Forget everything except that your next opponent is going to repeat every move that just worked against you.
That’s Andrew Thomas’ advice to Evan Neal, from one Giants offensive tackle, who struggled mightily as a rookie, to one coming off his worst game at any level of his football career.
“I’m just encouraging him to keep working and have a short-term memory,” Thomas said. “A reminder that the stuff you put on film, the rushers next week are watching that, so clean that up and keep working the technique. He is a talented kid. Has all the tools in the world and is mature, so I’m confident in him.”
Thomas is graded as far and away the best offensive tackle in the NFL early in his third season, according to Pro Football Focus. So, it’s no surprise that defenses are directing their pressures at Neal and struggling veteran guard Mark Glowinski on the right side of the Giants’ line instead of at Thomas, on quarterback Daniel Jones’ left side.
Neal’s messy footwork against the speed rush of the Cowboys’ Demarcus Lawrence led to a loss of balance during the Giants’ loss Monday night. Three sacks and two other pressures allowed were the result.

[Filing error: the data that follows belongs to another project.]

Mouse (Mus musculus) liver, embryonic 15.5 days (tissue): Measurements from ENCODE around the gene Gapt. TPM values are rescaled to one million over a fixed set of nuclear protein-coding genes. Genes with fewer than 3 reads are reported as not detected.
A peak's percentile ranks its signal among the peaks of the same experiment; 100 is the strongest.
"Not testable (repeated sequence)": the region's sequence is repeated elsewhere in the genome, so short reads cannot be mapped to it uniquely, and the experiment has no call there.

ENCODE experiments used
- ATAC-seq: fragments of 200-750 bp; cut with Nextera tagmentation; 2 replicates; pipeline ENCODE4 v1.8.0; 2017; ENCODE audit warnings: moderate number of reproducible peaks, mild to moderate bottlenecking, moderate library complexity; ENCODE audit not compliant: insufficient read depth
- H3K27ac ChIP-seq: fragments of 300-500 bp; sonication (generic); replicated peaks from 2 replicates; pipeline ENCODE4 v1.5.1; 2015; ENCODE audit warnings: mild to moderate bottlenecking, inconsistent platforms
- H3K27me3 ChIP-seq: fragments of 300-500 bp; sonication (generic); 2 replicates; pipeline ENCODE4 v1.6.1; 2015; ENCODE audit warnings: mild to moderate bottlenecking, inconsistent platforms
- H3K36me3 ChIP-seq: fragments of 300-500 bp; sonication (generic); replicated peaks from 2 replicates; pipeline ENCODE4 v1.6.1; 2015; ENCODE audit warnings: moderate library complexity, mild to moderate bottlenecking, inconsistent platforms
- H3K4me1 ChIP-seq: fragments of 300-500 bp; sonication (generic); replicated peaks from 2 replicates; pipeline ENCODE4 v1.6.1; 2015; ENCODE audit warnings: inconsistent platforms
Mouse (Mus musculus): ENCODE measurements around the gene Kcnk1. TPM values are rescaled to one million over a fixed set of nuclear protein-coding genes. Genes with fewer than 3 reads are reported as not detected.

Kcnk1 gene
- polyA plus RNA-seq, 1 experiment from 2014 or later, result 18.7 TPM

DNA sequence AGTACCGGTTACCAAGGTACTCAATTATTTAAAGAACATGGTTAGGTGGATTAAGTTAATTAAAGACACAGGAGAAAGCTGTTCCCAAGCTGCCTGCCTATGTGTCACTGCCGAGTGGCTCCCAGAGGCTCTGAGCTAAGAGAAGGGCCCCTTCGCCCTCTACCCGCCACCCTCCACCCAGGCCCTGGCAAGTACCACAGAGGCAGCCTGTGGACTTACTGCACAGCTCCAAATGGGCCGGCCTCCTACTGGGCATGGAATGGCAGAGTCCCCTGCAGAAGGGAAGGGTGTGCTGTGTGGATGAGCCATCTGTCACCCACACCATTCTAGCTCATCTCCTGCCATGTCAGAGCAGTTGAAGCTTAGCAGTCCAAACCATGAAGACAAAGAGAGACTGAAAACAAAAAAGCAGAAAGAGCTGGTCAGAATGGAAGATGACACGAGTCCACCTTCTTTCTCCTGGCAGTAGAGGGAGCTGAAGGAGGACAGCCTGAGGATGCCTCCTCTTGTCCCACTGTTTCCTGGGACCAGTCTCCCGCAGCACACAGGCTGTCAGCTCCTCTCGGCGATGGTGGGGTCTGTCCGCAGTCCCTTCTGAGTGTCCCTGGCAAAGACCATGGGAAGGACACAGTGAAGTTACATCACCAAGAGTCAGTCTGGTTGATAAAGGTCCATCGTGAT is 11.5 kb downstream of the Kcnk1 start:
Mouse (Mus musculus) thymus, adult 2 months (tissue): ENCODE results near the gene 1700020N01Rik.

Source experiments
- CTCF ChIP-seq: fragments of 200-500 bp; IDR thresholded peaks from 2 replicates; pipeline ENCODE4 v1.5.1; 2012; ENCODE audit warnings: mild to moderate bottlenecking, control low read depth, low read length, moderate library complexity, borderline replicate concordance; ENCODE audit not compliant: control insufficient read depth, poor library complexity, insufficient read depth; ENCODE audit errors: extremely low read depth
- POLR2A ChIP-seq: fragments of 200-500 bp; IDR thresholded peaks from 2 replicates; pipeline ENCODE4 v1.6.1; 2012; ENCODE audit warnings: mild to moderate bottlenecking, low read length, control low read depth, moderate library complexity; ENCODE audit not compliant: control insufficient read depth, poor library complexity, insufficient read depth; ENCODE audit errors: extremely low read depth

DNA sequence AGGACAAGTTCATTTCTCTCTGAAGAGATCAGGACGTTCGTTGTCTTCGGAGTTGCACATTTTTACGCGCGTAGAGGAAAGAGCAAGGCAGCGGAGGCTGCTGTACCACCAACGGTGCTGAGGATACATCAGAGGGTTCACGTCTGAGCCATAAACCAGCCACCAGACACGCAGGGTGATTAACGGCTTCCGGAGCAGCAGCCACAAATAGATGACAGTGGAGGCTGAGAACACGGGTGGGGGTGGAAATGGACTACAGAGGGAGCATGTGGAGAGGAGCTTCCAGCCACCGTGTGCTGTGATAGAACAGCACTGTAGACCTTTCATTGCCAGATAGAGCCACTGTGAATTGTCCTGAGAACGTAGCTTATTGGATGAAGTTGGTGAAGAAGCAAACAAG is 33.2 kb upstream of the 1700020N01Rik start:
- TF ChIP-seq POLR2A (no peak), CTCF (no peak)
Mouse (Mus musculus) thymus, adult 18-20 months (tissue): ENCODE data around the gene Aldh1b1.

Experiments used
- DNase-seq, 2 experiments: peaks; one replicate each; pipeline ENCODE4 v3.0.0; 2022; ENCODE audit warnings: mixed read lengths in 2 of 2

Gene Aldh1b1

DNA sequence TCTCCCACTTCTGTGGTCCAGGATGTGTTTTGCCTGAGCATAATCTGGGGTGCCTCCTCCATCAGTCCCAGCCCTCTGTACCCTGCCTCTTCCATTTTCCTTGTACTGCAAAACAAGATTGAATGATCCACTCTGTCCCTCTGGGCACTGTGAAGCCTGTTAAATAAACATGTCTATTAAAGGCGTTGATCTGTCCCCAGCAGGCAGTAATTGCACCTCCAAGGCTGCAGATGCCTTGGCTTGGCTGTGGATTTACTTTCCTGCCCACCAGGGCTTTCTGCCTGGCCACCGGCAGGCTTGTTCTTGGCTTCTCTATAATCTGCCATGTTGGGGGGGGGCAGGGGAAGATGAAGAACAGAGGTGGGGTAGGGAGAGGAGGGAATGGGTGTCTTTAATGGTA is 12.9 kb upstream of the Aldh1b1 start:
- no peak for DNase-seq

Thomas has been there. He allowed 10 sacks (two games with multiples) and a NFL-rookie-high 57 pressures (five games with five or more) in 2020. While he can pass along the same message with which veterans used to reassure him, Thomas appreciates that it is easier said than done.
“It’s definitely not easy, especially coming from college where you dominate,” Thomas said. “But I think he has a good attitude about it. He’s always asking me about different pointers and asking different questions in meetings trying to get better.”
The best news for Neal might be the quick turnaround from the loss to the Cowboys as the Giants prepare for their game Sunday against the Bears. That has made it so that “we kind of had to put it to bed fairly quickly,” rather than thinking about it on a typical day off.
“Sometimes when you try to do something a certain way or something a coach teaches you doesn’t work, you are quick to do whatever,” Thomas said. “You have to stay focused on the process of getting better. Mentally, blocking out the noise is easy to say, but in this day and age we all have social media. Doing your best to control what you can control — and you can’t control what people say about you. What you put on film has to be your main focus.”